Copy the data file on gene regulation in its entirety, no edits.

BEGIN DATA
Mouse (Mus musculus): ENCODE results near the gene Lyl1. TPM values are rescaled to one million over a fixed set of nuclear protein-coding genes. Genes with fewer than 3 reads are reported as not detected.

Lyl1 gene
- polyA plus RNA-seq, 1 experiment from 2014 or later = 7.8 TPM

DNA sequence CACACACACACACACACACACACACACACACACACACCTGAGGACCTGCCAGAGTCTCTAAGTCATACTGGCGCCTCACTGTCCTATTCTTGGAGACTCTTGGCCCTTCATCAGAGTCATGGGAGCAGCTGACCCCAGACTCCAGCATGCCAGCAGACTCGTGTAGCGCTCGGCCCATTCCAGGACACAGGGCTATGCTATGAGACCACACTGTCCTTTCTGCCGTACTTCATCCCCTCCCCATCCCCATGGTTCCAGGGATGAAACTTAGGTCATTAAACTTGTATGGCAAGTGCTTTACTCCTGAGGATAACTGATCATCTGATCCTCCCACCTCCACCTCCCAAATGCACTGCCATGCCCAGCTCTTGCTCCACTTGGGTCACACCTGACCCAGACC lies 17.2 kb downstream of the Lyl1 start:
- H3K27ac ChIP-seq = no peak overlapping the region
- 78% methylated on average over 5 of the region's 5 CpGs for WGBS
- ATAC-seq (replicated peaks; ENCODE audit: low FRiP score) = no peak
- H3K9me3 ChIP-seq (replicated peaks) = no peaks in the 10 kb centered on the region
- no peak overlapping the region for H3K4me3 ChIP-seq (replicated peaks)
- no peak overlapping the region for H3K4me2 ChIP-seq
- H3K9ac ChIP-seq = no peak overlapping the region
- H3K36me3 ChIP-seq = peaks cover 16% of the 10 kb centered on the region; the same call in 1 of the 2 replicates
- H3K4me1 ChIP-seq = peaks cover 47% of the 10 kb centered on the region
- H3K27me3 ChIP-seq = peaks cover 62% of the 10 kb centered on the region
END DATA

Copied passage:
Mouse (Mus musculus): ENCODE results near the gene Lyl1. TPM values are rescaled to one million over a fixed set of nuclear protein-coding genes. Genes with fewer than 3 reads are reported as not detected.

Lyl1 gene
- polyA plus RNA-seq, 1 experiment from 2014 or later = 7.8 TPM

DNA sequence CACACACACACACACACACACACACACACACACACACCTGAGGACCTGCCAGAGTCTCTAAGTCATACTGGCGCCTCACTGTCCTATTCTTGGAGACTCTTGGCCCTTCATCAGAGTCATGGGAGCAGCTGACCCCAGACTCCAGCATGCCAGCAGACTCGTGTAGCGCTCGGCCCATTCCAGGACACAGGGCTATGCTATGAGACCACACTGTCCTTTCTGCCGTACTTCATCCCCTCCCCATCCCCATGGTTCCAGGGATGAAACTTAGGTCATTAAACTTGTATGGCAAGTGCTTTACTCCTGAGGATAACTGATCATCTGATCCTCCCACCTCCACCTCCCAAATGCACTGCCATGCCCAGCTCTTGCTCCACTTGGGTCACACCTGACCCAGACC lies 17.2 kb downstream of the Lyl1 start:
- H3K27ac ChIP-seq = no peak overlapping the region
- 78% methylated on average over 5 of the region's 5 CpGs for WGBS
- ATAC-seq (replicated peaks; ENCODE audit: low FRiP score) = no peak
- H3K9me3 ChIP-seq (replicated peaks) = no peaks in the 10 kb centered on the region
- no peak overlapping the region for H3K4me3 ChIP-seq (replicated peaks)
- no peak overlapping the region for H3K4me2 ChIP-seq
- H3K9ac ChIP-seq = no peak overlapping the region
- H3K36me3 ChIP-seq = peaks cover 16% of the 10 kb centered on the region; the same call in 1 of the 2 replicates
- H3K4me1 ChIP-seq = peaks cover 47% of the 10 kb centered on the region
- H3K27me3 ChIP-seq = peaks cover 62% of the 10 kb centered on the region